Mom had left Korea forever during the post-war military dictatorship. As a teenager, she had attended night school so she could work full-time and support her family. She passed the civil service exam and took a job in her hometown of Seoul, but saw no future for herself in a corrupt, patriarchal position. When a distant relative mentioned a possibility of moving to the US, she didn’t hesitate. In Southern California, she took low-wage jobs and classes and made unsuccessful plans to reunite with her mother and siblings. She later met my father, who also immigrated alone from Korea, and they both gave up their Korean citizenship to become US citizens. She returned to Seoul on work assignments in the late 1970s and again in 1985 before becoming a social worker in Washington State. Apart from that, family trips to Korea were sporadic and mostly short.
However, we never lost touch with our relatives there, and some of them sent angry text messages when COVID-19 hit New York. They had seen footage of overwhelmed city hospitals and morgue-like nursing homes on the Korean news. was i ok “That moment taught us that the West we so admired isn’t as logical and sane as we thought it was,” Seoul’s then-mayor said at a news conference. “Up to 630 people die every day in New York. Two people have died across Seoul.” The mayor added that medical costs in the US are “unimaginably high.” I could tell that my parents were redesigning this graphic in the back of the immigrants’ minds. The x over time from birthplace to adopted country; the y of health, stability and general prosperity. Her drawn lines curved downward, and quickly. Did they make the right choice?
Over the course of 2020, our extended family weathered what seemed like the worst of the pandemic – and my parents and I were waiting for another opportunity to travel to Korea. The summer of 2021 gave us hope. After Korea’s vaccination rate reached 70 percent in October, the government urged the population to accept a new normal. Its slogan “With Corona” (transliterated into Korean) implied a baseline level of transmission and eventual herd immunity. When my parents and I traveled in late autumn (my brother couldn’t come as he was back at his restaurant) we still had to quarantine on arrival – but for ten days instead of fourteen.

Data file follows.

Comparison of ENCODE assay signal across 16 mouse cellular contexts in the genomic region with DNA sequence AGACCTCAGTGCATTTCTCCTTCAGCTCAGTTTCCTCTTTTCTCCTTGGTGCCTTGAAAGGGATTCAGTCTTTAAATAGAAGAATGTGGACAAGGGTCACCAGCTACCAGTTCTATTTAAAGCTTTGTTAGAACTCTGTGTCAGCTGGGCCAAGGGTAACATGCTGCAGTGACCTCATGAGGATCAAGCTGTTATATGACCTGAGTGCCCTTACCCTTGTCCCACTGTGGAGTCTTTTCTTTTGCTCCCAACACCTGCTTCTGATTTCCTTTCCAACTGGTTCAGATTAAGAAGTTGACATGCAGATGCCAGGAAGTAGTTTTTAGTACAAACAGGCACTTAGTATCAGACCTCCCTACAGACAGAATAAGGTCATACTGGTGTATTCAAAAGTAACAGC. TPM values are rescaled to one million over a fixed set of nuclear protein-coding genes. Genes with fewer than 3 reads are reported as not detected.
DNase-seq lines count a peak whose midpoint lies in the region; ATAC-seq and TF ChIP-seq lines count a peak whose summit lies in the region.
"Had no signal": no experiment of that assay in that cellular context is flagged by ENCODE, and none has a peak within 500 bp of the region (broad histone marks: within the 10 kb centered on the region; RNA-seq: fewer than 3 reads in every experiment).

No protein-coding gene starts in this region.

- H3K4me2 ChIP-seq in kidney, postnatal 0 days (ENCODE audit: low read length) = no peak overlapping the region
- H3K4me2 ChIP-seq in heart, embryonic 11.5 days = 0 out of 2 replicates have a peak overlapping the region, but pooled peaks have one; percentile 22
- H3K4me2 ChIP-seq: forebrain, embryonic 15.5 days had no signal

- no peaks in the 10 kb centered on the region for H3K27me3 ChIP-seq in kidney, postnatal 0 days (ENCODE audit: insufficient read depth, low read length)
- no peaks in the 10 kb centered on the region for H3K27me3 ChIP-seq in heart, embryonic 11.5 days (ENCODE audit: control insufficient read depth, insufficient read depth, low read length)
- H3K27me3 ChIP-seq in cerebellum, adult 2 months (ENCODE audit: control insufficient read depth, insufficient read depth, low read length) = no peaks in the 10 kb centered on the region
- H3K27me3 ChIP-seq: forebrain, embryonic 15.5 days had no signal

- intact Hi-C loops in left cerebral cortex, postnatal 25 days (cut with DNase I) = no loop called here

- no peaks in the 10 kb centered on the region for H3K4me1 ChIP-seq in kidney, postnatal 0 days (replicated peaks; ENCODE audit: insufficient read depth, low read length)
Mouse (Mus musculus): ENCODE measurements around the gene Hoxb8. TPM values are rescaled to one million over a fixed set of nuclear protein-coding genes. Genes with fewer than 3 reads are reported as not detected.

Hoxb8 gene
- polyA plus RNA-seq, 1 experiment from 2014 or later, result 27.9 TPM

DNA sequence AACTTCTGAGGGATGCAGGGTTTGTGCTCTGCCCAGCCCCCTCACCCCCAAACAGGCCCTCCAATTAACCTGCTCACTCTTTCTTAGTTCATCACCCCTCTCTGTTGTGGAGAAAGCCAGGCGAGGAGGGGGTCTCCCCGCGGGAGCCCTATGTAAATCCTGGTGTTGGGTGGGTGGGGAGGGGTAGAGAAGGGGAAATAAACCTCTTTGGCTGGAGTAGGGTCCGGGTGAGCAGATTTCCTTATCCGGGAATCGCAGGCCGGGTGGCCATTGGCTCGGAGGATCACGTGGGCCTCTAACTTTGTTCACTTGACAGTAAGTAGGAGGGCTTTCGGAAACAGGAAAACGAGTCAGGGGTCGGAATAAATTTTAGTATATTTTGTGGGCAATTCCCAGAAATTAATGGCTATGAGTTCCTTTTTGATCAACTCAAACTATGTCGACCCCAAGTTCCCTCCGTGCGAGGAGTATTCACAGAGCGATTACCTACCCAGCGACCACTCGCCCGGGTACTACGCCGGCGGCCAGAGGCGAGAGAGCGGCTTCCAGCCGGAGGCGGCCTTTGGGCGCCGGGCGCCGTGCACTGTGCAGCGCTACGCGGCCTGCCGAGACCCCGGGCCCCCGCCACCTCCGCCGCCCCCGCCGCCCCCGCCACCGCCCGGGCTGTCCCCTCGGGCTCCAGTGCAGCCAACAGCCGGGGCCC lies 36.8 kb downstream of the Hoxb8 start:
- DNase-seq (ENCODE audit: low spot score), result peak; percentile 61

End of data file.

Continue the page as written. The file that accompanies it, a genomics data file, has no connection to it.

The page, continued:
My father decided to stay in Washington state, put off by the thought of long incarceration. Mom and I packed our bags. We would stay for three months – the maximum for US citizens without a visa. I would be working on a book, and Mom would apply for a long-stay visa, a right granted to ethnic Koreans abroad. Before departure, we read a lot of fine print: In addition to our passports, we need our vaccination cards, negative COVID PCR test results less than three days before our flight, birth certificates, citizenship papers and family registration forms showing that my mother still had siblings in Korea. Foreigners without close blood relatives had to stay in state-run hotels for about a hundred dollars a day. We were foreigners too, but our remaining Koreanness gave us the privilege of paying less and staying in a rental of our choice.
From our micro-apartment on the seventh floor, we overlooked the fast-growing Pyeongtaek. Our windows framed two construction sites: on the left, a cylindrical shopping mall; on the right an apartment complex that took up an entire block. Straight ahead, an office building was being prepared for its first tenant, the Pyeongtaek Chamber of Commerce. It seemed appropriate to confront these symbols of capital: Pyeongtaek was quickly remodeled by Samsung and LG factories and US Army Garrison Humphreys, the new headquarters of US Forces Korea. Humphreys is home to approximately forty thousand American service members, contractors and their families. Further north in Pyeongtaek is a second US facility, Osan Air Force Base. Since the pandemic began, many Koreans had rejected the loose COVID protocols at those bases and feared US soldiers as carriers of the virus. By early January, US forces would report more than three thousand positive cases to Korea, a rate “far higher than desired” and restricting “activities outside the installation.”